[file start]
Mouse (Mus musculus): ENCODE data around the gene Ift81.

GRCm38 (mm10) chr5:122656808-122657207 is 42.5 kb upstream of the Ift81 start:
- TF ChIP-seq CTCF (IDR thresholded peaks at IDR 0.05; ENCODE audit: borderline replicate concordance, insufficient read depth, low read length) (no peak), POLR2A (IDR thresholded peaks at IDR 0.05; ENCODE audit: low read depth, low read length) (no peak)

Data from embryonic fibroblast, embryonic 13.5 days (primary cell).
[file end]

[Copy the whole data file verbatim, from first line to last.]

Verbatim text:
Mouse (Mus musculus): ENCODE data around the gene Ift81.

GRCm38 (mm10) chr5:122656808-122657207 is 42.5 kb upstream of the Ift81 start:
- TF ChIP-seq CTCF (IDR thresholded peaks at IDR 0.05; ENCODE audit: borderline replicate concordance, insufficient read depth, low read length) (no peak), POLR2A (IDR thresholded peaks at IDR 0.05; ENCODE audit: low read depth, low read length) (no peak)

Data from embryonic fibroblast, embryonic 13.5 days (primary cell).